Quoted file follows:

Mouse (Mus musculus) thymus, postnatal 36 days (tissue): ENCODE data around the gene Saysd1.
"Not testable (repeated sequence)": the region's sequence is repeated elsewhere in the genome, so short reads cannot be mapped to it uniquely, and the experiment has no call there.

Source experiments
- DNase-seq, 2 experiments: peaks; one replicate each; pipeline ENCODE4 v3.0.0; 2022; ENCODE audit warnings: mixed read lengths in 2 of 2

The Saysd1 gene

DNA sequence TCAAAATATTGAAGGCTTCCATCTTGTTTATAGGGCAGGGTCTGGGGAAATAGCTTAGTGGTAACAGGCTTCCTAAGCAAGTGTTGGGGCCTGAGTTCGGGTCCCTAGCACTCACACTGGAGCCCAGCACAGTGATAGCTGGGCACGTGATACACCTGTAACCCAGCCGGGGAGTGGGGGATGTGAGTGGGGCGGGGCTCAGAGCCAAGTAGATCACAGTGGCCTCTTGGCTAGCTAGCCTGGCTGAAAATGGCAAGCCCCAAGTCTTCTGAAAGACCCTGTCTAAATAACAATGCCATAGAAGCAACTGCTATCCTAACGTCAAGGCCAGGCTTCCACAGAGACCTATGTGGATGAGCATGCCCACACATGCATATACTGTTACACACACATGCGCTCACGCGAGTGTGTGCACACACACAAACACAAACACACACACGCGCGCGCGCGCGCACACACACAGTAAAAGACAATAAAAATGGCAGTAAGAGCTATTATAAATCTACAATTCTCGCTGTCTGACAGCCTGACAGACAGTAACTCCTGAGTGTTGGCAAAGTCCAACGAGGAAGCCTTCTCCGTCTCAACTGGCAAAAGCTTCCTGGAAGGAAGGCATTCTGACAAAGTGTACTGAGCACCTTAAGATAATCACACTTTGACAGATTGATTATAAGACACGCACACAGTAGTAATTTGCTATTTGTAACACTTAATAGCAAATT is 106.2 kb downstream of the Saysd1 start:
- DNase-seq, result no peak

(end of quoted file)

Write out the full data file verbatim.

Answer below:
Mouse (Mus musculus) thymus, postnatal 36 days (tissue): ENCODE data around the gene Saysd1.
"Not testable (repeated sequence)": the region's sequence is repeated elsewhere in the genome, so short reads cannot be mapped to it uniquely, and the experiment has no call there.

Source experiments
- DNase-seq, 2 experiments: peaks; one replicate each; pipeline ENCODE4 v3.0.0; 2022; ENCODE audit warnings: mixed read lengths in 2 of 2

The Saysd1 gene

DNA sequence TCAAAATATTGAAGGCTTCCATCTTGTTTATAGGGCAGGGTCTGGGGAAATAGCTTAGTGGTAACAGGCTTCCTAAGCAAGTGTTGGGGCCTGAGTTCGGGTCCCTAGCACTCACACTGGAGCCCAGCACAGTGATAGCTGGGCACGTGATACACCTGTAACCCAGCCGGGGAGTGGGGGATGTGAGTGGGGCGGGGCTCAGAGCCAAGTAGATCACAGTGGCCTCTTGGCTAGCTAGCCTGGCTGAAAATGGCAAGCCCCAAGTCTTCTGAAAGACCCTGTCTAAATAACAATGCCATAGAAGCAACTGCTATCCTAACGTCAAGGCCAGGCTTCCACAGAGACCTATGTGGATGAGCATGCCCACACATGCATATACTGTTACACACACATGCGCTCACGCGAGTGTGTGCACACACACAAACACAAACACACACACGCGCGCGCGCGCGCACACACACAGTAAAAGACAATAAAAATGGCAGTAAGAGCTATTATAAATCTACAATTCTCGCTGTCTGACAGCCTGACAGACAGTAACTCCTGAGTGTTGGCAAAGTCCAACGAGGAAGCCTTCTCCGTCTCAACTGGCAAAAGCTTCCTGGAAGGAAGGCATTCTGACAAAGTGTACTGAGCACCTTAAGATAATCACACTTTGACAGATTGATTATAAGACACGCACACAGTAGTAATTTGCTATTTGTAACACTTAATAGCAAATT is 106.2 kb downstream of the Saysd1 start:
- DNase-seq, result no peak